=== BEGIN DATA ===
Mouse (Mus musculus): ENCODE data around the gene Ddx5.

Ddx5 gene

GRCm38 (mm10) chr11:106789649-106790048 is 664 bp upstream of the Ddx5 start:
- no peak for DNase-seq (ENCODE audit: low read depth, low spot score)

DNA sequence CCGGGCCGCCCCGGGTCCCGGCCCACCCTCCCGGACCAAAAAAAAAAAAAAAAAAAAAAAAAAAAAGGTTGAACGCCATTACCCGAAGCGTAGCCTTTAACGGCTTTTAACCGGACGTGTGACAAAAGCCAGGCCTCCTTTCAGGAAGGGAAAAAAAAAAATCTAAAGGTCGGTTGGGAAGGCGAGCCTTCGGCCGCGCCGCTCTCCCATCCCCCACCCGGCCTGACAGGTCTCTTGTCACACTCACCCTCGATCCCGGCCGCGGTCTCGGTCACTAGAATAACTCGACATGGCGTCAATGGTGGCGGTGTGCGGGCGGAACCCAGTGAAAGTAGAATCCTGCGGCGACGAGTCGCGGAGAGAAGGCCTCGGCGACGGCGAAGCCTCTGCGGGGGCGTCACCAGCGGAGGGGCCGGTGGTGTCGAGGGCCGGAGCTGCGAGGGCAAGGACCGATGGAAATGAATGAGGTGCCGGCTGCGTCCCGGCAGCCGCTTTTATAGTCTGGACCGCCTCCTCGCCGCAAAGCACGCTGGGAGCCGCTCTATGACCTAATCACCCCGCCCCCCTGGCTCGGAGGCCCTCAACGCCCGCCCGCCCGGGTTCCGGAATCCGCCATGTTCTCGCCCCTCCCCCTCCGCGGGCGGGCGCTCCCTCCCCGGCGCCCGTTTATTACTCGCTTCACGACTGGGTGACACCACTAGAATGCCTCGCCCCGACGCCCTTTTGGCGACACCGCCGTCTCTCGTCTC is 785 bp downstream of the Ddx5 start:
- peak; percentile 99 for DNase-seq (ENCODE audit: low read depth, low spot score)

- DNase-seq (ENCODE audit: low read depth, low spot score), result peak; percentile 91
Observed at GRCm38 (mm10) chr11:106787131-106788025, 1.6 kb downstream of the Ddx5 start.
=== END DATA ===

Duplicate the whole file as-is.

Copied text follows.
Mouse (Mus musculus): ENCODE data around the gene Ddx5.

Ddx5 gene

GRCm38 (mm10) chr11:106789649-106790048 is 664 bp upstream of the Ddx5 start:
- no peak for DNase-seq (ENCODE audit: low read depth, low spot score)

DNA sequence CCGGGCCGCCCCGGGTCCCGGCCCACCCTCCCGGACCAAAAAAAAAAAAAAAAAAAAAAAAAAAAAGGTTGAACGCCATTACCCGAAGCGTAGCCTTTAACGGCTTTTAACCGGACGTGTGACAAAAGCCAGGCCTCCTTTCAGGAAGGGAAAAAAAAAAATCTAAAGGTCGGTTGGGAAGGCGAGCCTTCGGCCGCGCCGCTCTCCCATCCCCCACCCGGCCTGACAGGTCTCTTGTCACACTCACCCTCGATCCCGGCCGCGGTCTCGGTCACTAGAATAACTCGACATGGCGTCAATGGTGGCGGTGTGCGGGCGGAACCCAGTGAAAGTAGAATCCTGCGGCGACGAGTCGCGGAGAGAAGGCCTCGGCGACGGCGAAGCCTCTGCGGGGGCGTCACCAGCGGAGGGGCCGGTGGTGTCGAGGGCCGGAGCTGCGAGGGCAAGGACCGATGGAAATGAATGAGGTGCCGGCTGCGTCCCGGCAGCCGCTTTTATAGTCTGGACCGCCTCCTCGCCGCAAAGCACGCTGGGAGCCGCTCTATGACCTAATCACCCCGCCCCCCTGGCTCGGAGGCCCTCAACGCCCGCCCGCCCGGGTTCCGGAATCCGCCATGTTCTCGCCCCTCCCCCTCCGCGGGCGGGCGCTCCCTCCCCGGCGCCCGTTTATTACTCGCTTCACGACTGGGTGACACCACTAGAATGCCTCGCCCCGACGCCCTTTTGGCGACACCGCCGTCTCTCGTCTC is 785 bp downstream of the Ddx5 start:
- peak; percentile 99 for DNase-seq (ENCODE audit: low read depth, low spot score)

- DNase-seq (ENCODE audit: low read depth, low spot score), result peak; percentile 91
Observed at GRCm38 (mm10) chr11:106787131-106788025, 1.6 kb downstream of the Ddx5 start.